Karma is Waiting for us all
On my way home that evening, I stopped off at my neighborhood izakaya. They have really good oden, which is a steaming, mysterious broth of fish cakes, eggs, and daikon, served with a side of hot mustard. It’s pretty funky, but since it’s Japanese, it’s delicious by default. Above the bar, a TV was broadcasting the Japanese version of the Olympics, so I sat there with all the old men, drinking shochu and gazing intently. I knew it was just a matter of time before somebody said something to me, which made me flash back to a day in New York City, years ago.
I was in a taxi with my girlfriend at the time, going to see The Blue Man Group. I saw them in Tokyo too, by the way. You should really go if you get a chance, because they’re amazing. I mean, assuming you’re into drumming, and especially by people who are blue. Anyway, the taxi driver looked to be from India or Pakistan, and he had an accent, so just to make conversation, I asked, “Where are you from?”
“America,” he said rather sharply.
“Oh,” I said slowly, “I meant, where were you born?”
“New Jersey!” he shot back, “I’m American!”
And that killed that conversation. And I couldn’t understand then why he got so angry, since I was, in my mind, just trying to be friendly.
You know, it’s funny how life eventually gives you perspective. At the time, I saw my questions as idle conversation, whereas he saw them, most likely, as a comment upon his skin color. If so, he would have been right. He didn’t look like me. His English was different from mine. It wasn’t a matter of where he was born, because I’d already concluded that he was “foreign,” or at least, not as American as I was.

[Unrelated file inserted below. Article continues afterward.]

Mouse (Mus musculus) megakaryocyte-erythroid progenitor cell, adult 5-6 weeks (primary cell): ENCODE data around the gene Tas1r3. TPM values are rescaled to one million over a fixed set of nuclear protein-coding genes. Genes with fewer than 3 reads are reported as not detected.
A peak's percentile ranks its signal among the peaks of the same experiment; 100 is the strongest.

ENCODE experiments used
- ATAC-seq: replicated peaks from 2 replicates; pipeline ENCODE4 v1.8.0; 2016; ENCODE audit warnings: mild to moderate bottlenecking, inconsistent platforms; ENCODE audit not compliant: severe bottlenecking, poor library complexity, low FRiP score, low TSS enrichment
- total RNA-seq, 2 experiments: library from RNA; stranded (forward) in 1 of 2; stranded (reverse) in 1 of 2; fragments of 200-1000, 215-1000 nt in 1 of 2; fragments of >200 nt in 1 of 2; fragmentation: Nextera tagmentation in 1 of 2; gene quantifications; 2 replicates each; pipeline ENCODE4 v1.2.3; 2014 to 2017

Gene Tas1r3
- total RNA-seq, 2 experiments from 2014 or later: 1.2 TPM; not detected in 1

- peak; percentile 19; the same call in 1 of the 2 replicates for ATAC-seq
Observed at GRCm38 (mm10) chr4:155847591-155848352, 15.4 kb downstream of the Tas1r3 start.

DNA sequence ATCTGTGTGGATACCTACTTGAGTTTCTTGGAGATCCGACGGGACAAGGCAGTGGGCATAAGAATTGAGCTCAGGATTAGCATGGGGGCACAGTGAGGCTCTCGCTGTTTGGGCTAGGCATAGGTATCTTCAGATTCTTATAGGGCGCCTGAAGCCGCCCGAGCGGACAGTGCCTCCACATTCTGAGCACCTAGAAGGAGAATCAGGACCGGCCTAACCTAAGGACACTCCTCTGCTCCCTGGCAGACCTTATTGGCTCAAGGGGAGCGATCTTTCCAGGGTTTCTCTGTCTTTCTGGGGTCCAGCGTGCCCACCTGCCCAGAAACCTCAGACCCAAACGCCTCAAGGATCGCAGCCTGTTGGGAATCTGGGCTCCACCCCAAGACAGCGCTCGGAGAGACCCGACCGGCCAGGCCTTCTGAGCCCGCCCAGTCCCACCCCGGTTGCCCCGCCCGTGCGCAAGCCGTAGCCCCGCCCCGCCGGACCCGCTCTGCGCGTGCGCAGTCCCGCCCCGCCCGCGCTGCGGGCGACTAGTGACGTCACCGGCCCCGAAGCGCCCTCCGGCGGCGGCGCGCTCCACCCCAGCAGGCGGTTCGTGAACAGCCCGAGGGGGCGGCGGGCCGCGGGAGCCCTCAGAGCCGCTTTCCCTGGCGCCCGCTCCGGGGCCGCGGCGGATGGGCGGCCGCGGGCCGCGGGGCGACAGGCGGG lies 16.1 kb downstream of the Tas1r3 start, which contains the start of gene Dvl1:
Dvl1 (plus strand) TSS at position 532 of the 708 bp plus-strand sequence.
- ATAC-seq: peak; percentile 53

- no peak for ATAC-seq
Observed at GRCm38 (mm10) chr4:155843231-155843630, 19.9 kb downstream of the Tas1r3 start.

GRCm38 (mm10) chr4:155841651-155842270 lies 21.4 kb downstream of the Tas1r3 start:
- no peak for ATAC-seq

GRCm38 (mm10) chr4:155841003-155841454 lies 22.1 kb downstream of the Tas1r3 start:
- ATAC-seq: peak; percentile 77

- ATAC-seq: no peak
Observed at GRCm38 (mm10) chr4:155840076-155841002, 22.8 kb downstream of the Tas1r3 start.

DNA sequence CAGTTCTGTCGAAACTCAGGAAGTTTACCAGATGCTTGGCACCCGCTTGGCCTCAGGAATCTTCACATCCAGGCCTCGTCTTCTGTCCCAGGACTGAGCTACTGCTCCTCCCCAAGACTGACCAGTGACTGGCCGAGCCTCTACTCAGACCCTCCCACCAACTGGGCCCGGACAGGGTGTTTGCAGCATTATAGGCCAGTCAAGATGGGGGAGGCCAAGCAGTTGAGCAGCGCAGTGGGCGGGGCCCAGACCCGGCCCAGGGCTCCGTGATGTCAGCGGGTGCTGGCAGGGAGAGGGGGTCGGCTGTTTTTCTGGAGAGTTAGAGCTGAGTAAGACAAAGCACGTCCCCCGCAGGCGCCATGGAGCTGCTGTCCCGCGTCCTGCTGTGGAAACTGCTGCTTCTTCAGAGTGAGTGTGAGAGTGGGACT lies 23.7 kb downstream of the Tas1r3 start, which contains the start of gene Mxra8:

It wasn’t until I moved to Japan that I really understood this, but making people feel like they’re different, foreign, is not a great way to get them to like you. Japanese folks have done a great job of helping me understand this, like every day. Thanks, nation of Japan.
I’ve also noticed that, assuming you don’t die, life has a way of coming back to bite you in the ass. That’s called karma. It’s an Indian thing. I looked it up on Wikipedia. And right on cue, the Japanese guy next to me at the bar said, “Wow, you use chopsticks really well.” Actually, that’s true; I do. Picking up a floating hard-boiled egg is not exactly easy.
“Thanks,” I said, “I have strong yet supple fingers.”
“Where are you from?” he asked, and for a moment I thought of saying, “Right around the corner,” but I knew that wouldn’t fly, so I said simply, “America.”
“How’s your country doing in the Olympics?” he asked.
“Hell if I know,” I laughed. “All I see on TV are Japanese athletes. Japan seems to be winning everything.
“Hmm,” he said, “I guess there’s a lot we can’t see.
“Here’s to that,” I said, and we clinked glasses. “And to Japan.
“Wow, you’re just like a Japanese,” he said.